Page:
by Jonathan Todd
It is acknowledged that people do not join the Labour party simply to deliver leaflets or attend uninspiring meetings. This tends to go along with support for giving members more say on policy. But parties are vehicles of change, not forums for mass therapy. Party debate is a means to the end of building the world that Labour exists to create.
As our policy review continues, it’s worth reflecting on the “built to last” exercise undertaken by David Cameron after becoming the Tory leader. His government’s programme now appears anything but. His health policy is fudged, his police promises are broken, his public service reforms are rehashed and events have rapidly exposed his defence policy.
The biggest global economic crisis since the 1930s has left almost four in ten voters able to say: “I can’t imagine I’ll ever have the money I want to meet my needs.” Notwithstanding the conflation of wants and needs in this statement, this indicts Cameron’s ability to generate any feel good factor.
Running through many of the government’s failings is a refusal or inability to acknowledge the reality of Britain’s place in the world. They will not place the economic crisis of recent years in its proper global context for fear of distorting their framing of these events as entirely Labour’s fault (and the enduring strength of this frame is one of the government’s trump cards). They will not adapt their defence review to events that the foreign secretary has compared with the fall of the Berlin wall. They will not engage in a meaningful debate about the future of our continent because they are bored by Brussels, contemptuous of Athens and scared of Bill Cash. They will not concede that the UK’s position within global labour markets makes nonsense of their commitment to reduce annual immigration to the UK from “hundreds of thousands to tens of thousands”. This will, as all realities do, catch up with them.
Their immigration policy is just one instance of their being economical with the actualité. Their welfare policy is meant to be about getting people into work. Try telling that to women and council tenants who face perverse work incentives because of policy on tax credits and council housing. And, of course, we were promised “no more top down reform of the NHS” and we were given Andrew Lansley’s earthquake. Michael Gove’s schools reform has proceeded more smoothly than Lansley’s revolution. Could Gove’s relative success be because, as David Aaronovitch recently asked, “he has done pretty much what he told people before the election he would do?”
The implosion of his policy programme matters less to Cameron than it would do to Ed Miliband as prime minister. Cameron believes in nothing, but it is his nothing. It is his occupancy of number 10. It’s not about any bigger purpose. Ironically, gutting himself of principle makes his wholly pragmatic goal of remaining prime minister harder to secure. It makes his government more vulnerable to events. Pragmatism without principle isn’t pragmatic. It’s a ship without a compass. Margaret Thatcher u-turned as prime minister but by never lacking for direction these u-turns didn’t bring into question her fundamental purpose.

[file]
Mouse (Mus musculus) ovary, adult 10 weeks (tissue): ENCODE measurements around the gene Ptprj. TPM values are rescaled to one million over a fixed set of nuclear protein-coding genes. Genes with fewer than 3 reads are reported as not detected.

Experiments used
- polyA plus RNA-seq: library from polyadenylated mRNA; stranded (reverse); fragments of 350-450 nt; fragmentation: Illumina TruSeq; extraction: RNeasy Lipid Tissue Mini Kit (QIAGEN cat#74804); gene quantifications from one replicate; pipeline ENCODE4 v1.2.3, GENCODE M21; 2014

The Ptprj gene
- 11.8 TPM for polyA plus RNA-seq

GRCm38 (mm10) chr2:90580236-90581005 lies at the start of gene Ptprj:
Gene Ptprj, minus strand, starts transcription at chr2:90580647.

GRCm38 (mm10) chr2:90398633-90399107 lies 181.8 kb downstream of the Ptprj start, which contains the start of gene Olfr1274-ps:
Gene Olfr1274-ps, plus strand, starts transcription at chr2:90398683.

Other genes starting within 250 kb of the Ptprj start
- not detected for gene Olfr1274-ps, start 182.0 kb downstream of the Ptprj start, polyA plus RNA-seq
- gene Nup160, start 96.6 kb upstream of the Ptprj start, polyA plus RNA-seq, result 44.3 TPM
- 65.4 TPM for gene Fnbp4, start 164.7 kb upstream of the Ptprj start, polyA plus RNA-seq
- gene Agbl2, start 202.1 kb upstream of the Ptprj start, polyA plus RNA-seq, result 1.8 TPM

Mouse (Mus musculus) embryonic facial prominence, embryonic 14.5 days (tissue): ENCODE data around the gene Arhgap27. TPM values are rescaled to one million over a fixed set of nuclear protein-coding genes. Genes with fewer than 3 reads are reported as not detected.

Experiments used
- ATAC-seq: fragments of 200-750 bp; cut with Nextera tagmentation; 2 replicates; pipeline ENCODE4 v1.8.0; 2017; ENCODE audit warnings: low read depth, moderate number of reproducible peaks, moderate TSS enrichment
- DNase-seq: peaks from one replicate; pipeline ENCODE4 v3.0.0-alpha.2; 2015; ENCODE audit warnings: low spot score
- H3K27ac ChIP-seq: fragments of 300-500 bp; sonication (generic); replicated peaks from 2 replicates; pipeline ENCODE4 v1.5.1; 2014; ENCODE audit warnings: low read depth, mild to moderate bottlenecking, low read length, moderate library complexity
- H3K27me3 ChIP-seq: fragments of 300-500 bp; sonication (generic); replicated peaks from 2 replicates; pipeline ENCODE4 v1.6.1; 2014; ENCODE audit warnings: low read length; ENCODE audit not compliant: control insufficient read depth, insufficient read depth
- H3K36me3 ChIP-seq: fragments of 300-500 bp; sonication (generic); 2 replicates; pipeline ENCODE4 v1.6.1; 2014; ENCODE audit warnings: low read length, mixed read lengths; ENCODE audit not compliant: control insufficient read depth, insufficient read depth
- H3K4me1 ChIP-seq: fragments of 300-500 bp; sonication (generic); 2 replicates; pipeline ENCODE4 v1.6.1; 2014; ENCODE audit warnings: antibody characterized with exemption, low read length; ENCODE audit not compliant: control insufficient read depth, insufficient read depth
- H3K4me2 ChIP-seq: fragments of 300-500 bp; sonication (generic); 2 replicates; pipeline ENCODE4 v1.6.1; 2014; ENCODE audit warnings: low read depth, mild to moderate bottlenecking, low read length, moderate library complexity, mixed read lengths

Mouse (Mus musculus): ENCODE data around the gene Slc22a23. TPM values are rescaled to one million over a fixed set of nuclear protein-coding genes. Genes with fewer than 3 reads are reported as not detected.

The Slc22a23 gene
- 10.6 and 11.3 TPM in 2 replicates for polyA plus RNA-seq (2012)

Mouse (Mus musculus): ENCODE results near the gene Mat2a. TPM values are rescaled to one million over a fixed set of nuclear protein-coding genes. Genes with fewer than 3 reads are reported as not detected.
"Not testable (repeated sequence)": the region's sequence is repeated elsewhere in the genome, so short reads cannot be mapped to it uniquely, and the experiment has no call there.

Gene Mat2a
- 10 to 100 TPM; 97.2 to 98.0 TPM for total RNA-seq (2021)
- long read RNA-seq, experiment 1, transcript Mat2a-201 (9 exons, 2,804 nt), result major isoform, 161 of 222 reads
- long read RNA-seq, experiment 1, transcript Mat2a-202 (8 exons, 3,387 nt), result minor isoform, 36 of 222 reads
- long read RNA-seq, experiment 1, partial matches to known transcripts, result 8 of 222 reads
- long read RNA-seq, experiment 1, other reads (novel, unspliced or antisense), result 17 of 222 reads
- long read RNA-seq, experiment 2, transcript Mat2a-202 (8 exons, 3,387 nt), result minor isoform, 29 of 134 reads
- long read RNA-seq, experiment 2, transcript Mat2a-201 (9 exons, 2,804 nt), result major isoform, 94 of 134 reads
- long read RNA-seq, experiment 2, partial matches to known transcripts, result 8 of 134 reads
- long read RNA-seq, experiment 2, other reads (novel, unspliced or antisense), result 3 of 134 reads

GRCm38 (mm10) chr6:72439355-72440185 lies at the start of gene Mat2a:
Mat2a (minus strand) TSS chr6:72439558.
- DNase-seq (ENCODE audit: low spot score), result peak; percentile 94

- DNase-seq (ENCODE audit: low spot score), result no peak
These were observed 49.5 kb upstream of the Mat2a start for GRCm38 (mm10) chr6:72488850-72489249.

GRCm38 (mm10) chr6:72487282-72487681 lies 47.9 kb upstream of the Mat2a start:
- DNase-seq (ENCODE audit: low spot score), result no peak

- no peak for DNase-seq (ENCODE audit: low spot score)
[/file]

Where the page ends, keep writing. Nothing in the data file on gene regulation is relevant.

Miliband’s purpose is quite different, obviously. He should, nonetheless, ask: What lessons for our policy review can be learnt from the period between “built to last” and now?
The policy review should arrive at a programme that we’d be prepared to defend during the election and be capable of implementing in government. We would be reaping a whirlwind to indulge in any Lansley-like sleights of hand or to promise more than is deliverable, as the government has done on immigration.
Lansley’s reforms have jarred with Cameron’s personal identification with the NHS, which was central to his attempted Tory detoxification. Cameron was right to address negative perceptions attaching to his party, but health policy in government shows that this attempt lacked ballast. This cannot be absent as we tackle the negativity that attaches to us in various policy areas: welfare, immigration, the economy, taxation and “big government” in all its forms.
Not only do we need to show that we get it, but that we require genuinely effective and workable answers. We need also to decisively move beyond the little Englanderism of Cameron – explaining how we will prosper in the post crisis global economy, what kind of Europe should emerge post Eurozone calamity and what our role in the world ought to be post Arab spring.
Yes, robust, inclusive party debate is vital, but so much more so is having this process conclude with a programme that could meet these complex challenges and is genuinely built to last.
Jonathan Todd is Labour Uncut’s economic columnist.